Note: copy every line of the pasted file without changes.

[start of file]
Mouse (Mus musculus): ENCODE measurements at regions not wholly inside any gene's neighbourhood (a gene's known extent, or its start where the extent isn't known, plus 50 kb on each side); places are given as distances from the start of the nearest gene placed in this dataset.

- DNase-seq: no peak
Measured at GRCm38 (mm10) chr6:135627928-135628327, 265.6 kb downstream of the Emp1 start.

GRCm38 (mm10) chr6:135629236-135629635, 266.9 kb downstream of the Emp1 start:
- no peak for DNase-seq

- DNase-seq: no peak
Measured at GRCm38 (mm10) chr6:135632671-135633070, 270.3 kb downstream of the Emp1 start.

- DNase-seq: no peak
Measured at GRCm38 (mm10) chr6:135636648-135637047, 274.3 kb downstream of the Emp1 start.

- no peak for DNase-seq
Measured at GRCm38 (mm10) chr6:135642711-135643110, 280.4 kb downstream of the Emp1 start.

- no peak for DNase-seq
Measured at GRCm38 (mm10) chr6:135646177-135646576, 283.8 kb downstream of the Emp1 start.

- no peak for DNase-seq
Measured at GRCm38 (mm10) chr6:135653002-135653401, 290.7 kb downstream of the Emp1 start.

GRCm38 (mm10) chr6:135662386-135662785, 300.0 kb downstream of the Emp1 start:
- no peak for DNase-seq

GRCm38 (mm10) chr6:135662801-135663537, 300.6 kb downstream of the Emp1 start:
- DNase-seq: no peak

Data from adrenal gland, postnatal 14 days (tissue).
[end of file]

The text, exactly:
Mouse (Mus musculus): ENCODE measurements at regions not wholly inside any gene's neighbourhood (a gene's known extent, or its start where the extent isn't known, plus 50 kb on each side); places are given as distances from the start of the nearest gene placed in this dataset.

- DNase-seq: no peak
Measured at GRCm38 (mm10) chr6:135627928-135628327, 265.6 kb downstream of the Emp1 start.

GRCm38 (mm10) chr6:135629236-135629635, 266.9 kb downstream of the Emp1 start:
- no peak for DNase-seq

- DNase-seq: no peak
Measured at GRCm38 (mm10) chr6:135632671-135633070, 270.3 kb downstream of the Emp1 start.

- DNase-seq: no peak
Measured at GRCm38 (mm10) chr6:135636648-135637047, 274.3 kb downstream of the Emp1 start.

- no peak for DNase-seq
Measured at GRCm38 (mm10) chr6:135642711-135643110, 280.4 kb downstream of the Emp1 start.

- no peak for DNase-seq
Measured at GRCm38 (mm10) chr6:135646177-135646576, 283.8 kb downstream of the Emp1 start.

- no peak for DNase-seq
Measured at GRCm38 (mm10) chr6:135653002-135653401, 290.7 kb downstream of the Emp1 start.

GRCm38 (mm10) chr6:135662386-135662785, 300.0 kb downstream of the Emp1 start:
- no peak for DNase-seq

GRCm38 (mm10) chr6:135662801-135663537, 300.6 kb downstream of the Emp1 start:
- DNase-seq: no peak

Data from adrenal gland, postnatal 14 days (tissue).